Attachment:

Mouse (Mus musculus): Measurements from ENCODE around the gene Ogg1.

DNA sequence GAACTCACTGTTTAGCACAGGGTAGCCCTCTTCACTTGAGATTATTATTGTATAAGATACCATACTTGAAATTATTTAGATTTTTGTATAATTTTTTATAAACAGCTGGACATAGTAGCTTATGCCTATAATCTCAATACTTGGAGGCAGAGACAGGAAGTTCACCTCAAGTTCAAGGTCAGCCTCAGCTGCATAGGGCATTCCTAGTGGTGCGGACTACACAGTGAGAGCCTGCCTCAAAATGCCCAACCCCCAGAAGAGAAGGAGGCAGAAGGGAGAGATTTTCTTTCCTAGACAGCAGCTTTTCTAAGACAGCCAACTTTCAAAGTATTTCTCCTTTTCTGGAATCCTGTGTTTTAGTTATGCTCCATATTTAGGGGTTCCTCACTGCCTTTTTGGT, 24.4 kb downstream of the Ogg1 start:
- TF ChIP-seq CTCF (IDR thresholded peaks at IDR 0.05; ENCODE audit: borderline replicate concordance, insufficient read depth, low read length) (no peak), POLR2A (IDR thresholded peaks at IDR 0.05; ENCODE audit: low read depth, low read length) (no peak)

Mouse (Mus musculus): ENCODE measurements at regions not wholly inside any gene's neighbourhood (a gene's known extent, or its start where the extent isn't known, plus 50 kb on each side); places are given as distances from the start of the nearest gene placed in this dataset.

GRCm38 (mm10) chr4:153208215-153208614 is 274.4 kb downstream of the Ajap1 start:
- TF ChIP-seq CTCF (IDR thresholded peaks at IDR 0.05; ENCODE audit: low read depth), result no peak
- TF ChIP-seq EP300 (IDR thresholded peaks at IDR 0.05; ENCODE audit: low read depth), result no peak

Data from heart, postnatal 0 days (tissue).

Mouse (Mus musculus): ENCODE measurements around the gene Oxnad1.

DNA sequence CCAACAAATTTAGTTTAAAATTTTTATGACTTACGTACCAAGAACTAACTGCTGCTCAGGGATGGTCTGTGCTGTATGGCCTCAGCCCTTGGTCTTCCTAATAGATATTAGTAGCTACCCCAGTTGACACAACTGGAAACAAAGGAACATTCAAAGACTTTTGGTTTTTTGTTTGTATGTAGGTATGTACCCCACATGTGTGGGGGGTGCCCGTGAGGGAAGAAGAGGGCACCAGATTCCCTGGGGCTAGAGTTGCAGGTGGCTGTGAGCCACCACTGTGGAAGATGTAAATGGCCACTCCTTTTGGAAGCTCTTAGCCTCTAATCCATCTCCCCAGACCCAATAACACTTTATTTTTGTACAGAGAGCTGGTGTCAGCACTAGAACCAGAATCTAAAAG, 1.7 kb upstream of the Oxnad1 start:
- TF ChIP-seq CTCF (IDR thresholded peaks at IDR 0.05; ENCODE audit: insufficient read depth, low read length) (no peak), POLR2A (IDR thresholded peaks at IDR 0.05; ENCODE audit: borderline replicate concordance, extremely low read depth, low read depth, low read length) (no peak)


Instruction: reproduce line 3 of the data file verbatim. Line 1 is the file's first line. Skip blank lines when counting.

- TF ChIP-seq CTCF (IDR thresholded peaks at IDR 0.05; ENCODE audit: borderline replicate concordance, insufficient read depth, low read length) (no peak), POLR2A (IDR thresholded peaks at IDR 0.05; ENCODE audit: low read depth, low read length) (no peak)